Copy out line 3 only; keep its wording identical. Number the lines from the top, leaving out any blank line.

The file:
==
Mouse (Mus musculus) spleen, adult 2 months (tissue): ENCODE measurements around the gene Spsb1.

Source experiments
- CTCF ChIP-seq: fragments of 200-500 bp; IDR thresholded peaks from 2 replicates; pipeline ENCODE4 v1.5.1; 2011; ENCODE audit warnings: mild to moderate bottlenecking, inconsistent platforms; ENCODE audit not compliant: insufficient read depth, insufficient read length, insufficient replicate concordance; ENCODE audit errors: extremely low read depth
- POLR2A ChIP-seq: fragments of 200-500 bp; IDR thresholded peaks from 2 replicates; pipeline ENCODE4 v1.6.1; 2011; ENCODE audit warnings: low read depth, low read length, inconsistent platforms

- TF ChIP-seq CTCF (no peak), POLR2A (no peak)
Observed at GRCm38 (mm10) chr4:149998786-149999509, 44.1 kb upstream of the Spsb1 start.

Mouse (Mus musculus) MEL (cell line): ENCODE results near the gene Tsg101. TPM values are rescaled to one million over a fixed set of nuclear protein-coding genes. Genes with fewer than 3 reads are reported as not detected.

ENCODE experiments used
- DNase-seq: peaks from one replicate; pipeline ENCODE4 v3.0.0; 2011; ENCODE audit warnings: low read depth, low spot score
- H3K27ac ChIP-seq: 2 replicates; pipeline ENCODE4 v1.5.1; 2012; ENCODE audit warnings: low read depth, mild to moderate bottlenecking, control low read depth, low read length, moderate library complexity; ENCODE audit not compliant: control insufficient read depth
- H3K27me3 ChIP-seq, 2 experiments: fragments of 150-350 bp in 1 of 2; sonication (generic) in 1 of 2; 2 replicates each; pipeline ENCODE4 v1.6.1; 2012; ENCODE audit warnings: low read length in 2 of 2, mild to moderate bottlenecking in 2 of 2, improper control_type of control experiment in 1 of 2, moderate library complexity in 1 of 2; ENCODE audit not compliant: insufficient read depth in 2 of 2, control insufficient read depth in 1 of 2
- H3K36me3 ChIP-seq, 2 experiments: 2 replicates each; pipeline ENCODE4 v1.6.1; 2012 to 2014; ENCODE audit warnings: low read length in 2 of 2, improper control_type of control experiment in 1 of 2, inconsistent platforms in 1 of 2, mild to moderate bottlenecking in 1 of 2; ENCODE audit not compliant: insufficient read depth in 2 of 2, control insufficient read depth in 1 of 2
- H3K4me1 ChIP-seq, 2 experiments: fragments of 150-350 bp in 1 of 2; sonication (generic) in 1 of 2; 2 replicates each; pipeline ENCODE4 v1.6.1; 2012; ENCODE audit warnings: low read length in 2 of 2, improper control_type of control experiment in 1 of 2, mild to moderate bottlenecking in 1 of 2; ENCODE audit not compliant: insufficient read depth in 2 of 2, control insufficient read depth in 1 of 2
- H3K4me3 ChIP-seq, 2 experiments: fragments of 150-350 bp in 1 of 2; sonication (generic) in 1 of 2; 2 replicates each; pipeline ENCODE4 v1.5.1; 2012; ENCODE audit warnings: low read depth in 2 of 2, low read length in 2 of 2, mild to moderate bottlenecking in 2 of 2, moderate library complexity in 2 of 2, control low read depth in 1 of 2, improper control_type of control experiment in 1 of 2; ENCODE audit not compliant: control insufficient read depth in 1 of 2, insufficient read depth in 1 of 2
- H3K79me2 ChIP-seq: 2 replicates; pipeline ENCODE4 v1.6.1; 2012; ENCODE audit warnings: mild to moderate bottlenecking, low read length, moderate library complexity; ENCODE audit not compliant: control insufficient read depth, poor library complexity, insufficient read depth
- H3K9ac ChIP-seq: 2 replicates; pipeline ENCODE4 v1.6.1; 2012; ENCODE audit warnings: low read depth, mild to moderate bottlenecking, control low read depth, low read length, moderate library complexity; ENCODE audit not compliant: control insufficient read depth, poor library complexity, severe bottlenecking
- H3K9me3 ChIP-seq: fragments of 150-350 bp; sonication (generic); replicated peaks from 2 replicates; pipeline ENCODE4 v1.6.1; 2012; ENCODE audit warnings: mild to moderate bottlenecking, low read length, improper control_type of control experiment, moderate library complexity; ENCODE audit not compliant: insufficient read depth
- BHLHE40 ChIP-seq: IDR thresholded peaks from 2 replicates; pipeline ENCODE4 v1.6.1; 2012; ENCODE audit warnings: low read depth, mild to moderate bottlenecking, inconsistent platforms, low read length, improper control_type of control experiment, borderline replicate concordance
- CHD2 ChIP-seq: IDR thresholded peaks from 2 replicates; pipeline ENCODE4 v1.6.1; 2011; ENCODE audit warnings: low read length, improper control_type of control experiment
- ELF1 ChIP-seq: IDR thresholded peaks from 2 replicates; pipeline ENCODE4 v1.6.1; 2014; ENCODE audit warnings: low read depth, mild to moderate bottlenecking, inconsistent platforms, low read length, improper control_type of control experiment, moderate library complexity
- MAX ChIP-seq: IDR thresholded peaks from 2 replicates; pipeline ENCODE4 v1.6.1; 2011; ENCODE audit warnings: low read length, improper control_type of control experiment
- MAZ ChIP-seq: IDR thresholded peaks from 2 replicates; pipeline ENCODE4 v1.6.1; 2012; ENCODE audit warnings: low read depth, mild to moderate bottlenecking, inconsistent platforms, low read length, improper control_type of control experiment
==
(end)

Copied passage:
- CTCF ChIP-seq: fragments of 200-500 bp; IDR thresholded peaks from 2 replicates; pipeline ENCODE4 v1.5.1; 2011; ENCODE audit warnings: mild to moderate bottlenecking, inconsistent platforms; ENCODE audit not compliant: insufficient read depth, insufficient read length, insufficient replicate concordance; ENCODE audit errors: extremely low read depth